2012-03-15 54 -2
- RunawayBomber's two children, Rowan and Fraser
It has been a while since an M&R™ Expedition was hatched. With a hash falling only a few mile outside of Penrith, this seems to be too good an opportunity to waste. With children and a dragged-along Clarissa also attending, the time seems ripe for a picnic at a hash. We should be there at between 1700 and 1730 with cake and biscuits.
Failing that we will be there with damp sandwiches and cold tea, for a truly British March Picnic Experience.
After meeting up at Penrith, and packing the picnic we set off to find the hash, with children in tow, thoroughly confused as to exactly why this was happening. "Is there a park there?" and "Are there tables for our picnic?" were two, very sensible, questions asked to which the answer "no, we're just going to go to a field" seemed to be an inadequate response, and was greeted with mildly confused looks, and, presumably, an inner monologue adding this to the long list of things that adults do that just make no sense.
The confusion was added to when, when shown the Android app, Fraser asked what the chequered flag was called. Thus, for the rest of the expedition, we were going in search of George.
George lay in a field near Coal Woods, and although the juggernaut approach of climbing the walls and ploughing through the woods appealed, the fact that we had little time before sunset, and had two small children in tow, urged a more sensible (if slightly circuitous) route to be picked, using forestry roads and gates, followed by a tramp across heathland.
Although the start required some gate climbing, something that became something of a theme during this hash, and a squelchy crossing of what was dubbed by the children as officially "the biggest puddle ever", things moved at a pretty reasonable clip, and progress was made.
After some discussion based around "what is that red thing" (a feeding trailer) and the oft repeated "where's George, are we nearly there yet?" we climbed another stile, and, after we manhandled the children (and RunawayBomber) over, moved into the woods.
Fortunately, the forest roads were nice and solid, and not too muddy at all. This lasted until we had to cut through an avenue of trees that had clearly once been a road, but was no longer. There was quite a lot of mud, and hands had to be held to avoid children disappearing into muddy holes. We reached the gate that should have been there; or rather we found a fence and climbed over, again manhandling children into a field that looked promisingly to be the one that George made his home in.
Using old sheep trails, and answering the "are we nearly there?" questions in terms of thousands of feet, which presumably meant little to the kids, as the questions soon became "what is the number now?" followed by silence and then "so we need to get the number to zero right?"
We soon realised that this was going to be the more arduous part of the expedition. Particularly for the children.
The ground was lumpy, and the terrain composed of those remarkably annoying false summits that convince you that you are at the top of the hill, "It's only a few more feet... Okay, now it's only a few more feet..." and so on. Picking the best route became a compromise over what the children could manage, how "squidgy" the ground was becoming, and heading roughly in the direction of George.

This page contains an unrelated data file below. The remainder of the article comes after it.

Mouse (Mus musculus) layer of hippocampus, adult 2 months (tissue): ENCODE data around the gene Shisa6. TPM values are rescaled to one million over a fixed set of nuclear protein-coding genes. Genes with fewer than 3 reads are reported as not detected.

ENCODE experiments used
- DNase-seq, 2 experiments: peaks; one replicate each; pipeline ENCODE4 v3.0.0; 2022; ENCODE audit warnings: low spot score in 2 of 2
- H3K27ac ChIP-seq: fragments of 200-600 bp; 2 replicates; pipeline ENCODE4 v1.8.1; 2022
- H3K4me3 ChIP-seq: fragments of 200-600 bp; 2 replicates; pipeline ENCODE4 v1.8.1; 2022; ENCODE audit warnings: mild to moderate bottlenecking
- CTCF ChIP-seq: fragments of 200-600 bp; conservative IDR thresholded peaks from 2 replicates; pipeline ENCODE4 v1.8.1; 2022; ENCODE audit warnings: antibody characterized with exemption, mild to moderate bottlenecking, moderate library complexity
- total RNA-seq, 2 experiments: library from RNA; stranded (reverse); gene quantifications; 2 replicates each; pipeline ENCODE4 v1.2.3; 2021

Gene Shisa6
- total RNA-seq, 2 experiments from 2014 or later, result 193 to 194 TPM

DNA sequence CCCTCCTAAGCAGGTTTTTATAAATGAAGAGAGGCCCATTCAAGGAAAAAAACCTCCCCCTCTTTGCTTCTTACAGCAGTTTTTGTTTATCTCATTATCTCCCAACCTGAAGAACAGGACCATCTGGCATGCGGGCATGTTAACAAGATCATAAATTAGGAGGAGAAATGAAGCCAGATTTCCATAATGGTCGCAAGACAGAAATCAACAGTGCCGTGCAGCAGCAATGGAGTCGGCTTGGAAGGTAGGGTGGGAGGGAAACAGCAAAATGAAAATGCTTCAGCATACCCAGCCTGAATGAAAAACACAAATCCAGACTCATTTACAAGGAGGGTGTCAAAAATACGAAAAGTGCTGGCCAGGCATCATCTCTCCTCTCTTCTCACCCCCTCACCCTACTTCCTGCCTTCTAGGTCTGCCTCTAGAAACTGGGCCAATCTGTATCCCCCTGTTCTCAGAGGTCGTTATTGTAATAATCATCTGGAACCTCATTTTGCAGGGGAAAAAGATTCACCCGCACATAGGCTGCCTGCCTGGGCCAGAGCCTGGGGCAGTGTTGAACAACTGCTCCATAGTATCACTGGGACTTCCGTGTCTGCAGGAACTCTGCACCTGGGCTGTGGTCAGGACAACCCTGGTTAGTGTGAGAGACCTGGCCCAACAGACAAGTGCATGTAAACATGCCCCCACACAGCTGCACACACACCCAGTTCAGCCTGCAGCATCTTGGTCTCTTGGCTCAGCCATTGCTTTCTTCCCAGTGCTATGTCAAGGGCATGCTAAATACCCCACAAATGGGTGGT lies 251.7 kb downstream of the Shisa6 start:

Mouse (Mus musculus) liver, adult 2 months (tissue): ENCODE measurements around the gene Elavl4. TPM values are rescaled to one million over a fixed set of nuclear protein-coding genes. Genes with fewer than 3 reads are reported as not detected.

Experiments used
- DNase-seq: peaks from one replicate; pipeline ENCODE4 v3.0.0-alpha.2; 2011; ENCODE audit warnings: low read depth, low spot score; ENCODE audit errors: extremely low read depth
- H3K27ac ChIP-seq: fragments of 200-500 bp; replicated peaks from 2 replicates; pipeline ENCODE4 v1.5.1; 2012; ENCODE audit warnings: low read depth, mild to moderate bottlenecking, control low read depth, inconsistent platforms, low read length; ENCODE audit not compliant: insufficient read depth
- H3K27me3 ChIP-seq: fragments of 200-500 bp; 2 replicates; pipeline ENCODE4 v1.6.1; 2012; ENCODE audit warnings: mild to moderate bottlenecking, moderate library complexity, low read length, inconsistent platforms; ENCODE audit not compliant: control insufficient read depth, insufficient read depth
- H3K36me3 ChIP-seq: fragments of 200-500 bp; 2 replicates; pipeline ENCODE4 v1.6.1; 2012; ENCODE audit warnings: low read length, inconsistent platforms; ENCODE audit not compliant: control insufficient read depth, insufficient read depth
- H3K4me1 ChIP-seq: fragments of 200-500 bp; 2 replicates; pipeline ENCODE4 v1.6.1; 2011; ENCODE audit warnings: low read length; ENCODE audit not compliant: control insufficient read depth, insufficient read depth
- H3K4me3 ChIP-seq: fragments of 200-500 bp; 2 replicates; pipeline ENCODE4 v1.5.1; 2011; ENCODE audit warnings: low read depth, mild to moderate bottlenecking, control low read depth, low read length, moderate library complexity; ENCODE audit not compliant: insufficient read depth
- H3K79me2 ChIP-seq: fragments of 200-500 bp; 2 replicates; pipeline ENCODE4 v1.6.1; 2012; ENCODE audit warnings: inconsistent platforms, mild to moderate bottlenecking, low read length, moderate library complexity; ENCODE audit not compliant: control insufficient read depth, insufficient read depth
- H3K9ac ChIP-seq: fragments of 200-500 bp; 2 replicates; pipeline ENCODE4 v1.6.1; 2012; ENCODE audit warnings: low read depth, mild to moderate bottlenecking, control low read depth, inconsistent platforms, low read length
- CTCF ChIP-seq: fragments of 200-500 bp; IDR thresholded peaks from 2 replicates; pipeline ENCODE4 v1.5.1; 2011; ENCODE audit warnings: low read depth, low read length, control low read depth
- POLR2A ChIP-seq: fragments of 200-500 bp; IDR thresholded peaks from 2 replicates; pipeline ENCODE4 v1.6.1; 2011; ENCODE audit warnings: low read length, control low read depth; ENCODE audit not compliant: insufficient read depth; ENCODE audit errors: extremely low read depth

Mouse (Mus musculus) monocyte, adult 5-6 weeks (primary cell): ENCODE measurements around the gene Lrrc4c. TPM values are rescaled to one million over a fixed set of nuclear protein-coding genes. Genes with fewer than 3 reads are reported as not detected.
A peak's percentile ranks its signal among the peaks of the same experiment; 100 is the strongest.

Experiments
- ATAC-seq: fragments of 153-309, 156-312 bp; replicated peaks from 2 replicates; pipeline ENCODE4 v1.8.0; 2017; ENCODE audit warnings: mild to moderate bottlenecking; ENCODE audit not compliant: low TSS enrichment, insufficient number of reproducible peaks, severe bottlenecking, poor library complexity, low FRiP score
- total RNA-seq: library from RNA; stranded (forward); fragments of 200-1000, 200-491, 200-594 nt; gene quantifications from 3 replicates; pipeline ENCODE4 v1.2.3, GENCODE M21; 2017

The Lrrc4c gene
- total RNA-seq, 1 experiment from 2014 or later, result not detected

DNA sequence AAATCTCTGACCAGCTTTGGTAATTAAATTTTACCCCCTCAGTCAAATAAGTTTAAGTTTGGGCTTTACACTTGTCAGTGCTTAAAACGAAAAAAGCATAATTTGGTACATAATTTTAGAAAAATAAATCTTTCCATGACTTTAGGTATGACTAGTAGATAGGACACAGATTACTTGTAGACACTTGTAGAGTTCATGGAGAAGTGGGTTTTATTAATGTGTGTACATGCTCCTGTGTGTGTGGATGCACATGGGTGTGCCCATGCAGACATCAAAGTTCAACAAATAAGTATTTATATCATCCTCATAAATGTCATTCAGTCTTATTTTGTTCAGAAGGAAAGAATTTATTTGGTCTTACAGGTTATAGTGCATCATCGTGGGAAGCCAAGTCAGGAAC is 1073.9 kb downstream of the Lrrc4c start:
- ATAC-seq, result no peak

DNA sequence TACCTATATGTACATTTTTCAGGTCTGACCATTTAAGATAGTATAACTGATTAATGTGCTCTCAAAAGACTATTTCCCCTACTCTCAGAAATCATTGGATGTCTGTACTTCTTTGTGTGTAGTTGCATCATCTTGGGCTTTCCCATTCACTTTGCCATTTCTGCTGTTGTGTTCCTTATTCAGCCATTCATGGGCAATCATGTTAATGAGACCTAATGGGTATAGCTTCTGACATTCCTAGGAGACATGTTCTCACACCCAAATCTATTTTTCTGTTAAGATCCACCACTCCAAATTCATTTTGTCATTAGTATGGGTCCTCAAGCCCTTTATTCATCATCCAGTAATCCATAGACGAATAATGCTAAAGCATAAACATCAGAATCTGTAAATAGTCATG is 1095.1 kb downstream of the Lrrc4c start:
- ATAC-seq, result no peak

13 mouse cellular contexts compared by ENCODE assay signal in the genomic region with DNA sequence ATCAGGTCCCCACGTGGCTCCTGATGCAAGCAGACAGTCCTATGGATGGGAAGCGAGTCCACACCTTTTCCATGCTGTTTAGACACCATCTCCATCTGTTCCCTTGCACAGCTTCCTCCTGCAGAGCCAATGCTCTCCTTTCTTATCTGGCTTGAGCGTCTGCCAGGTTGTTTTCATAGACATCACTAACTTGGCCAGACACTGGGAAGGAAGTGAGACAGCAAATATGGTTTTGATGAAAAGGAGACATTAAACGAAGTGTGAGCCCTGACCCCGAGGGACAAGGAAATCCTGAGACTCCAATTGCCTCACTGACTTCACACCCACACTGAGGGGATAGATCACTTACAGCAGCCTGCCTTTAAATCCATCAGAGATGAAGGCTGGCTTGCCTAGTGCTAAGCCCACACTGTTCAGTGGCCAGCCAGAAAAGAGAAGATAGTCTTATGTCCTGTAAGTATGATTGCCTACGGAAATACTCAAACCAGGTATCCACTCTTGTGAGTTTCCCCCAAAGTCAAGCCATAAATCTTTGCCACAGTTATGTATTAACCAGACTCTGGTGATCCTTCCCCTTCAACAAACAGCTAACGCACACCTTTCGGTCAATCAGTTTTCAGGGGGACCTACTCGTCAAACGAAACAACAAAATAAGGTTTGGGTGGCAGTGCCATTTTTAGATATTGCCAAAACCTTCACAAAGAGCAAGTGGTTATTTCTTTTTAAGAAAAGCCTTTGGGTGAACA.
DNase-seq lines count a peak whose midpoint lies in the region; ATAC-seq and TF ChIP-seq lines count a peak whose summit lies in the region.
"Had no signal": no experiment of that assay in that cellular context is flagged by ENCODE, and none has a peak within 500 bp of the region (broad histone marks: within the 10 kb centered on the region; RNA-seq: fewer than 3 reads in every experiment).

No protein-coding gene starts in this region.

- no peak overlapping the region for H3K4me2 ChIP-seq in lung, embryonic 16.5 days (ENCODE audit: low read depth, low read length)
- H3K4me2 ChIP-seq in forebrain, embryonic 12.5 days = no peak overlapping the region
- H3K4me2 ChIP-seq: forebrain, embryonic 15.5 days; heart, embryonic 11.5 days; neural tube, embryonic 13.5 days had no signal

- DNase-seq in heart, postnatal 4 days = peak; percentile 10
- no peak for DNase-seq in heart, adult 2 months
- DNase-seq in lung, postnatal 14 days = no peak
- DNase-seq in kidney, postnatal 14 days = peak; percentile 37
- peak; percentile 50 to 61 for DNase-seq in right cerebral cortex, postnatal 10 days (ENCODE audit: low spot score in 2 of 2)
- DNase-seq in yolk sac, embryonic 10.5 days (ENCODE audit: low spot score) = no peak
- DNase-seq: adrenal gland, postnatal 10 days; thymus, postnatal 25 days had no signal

This continued for a while, with the children becoming rapidly more and more exasperated and demanding the promised picnic. Finding that there was another field to get through nearly proved a breaking point, until promises of peanut butter and chocolate spread sandwiches were made...
After some somewhat confused and damp traipsing about George was found, and the picnic was set up, not quite at George, as it was too boggy for the blanket, but within 10 feet or so. Photos were taken, cold tea was drunk, and a cold, slightly damp and rapidly darkening picnic was had. Properly British!
We now faced a new problem. We had to retrace our steps in the dark with two children who were not fond of the dark, and, brief sugar buzz notwithstanding, were getting quite tired and wanted to get back. George had not been as fun as they hoped...
We set off, with torches to guide us, and the children did very well indeed. Despite a stated fear of the dark, tired little legs and not much light from torches there were only a few tears and quiet declarations of "I'm scared, no I'm not, yes I am, well, a little bit. Maybe." Things cheered up considerably when Clarissa nearly lost her wellies in a particularly squishy bit of the field. This proved my long held theory that you can stop a child crying considerably faster with things that make fart noises than any amount of hugs. The prospect of seeing an adult fall on their bottom in a muddy creek can only help in this situation. Fortunately Clarissa escaped this fate, and we plodded on through the rapidly darkening night until we found our way back to the car; alternately cajoling, offering chocolate bribes or pretending to be soldiers in order to motivate tired children to keep going.
It would seem a good time was had by all
Google MyTracks Tracklog
| RunawayBomber and Matingslinkys earned the Picnic achievement
| RunawayBomber earned the Drag-along achievement